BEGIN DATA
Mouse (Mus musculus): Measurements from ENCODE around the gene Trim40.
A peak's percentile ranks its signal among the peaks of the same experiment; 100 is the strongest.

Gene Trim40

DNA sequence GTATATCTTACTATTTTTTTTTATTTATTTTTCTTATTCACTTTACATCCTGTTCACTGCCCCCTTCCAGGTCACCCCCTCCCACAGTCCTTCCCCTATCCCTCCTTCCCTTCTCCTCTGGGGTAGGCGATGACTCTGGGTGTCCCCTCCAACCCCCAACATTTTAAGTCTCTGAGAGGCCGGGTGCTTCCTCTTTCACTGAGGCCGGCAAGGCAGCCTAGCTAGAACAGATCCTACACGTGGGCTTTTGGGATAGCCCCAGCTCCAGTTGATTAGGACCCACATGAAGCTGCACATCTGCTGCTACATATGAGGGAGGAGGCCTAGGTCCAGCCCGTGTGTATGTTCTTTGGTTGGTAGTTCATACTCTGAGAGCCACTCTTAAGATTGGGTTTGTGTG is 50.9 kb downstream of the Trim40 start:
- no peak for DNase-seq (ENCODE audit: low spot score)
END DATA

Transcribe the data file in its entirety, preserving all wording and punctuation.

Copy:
Mouse (Mus musculus): Measurements from ENCODE around the gene Trim40.
A peak's percentile ranks its signal among the peaks of the same experiment; 100 is the strongest.

Gene Trim40

DNA sequence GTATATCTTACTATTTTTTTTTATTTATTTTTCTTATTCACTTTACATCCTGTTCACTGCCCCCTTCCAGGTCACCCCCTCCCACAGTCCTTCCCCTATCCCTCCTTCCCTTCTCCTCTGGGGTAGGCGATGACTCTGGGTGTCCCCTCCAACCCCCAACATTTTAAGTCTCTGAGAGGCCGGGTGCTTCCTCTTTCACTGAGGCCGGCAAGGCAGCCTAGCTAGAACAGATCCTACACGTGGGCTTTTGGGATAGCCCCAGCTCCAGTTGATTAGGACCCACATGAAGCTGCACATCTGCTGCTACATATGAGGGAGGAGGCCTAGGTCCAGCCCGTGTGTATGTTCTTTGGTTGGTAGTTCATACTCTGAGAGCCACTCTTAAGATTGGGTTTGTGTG is 50.9 kb downstream of the Trim40 start:
- no peak for DNase-seq (ENCODE audit: low spot score)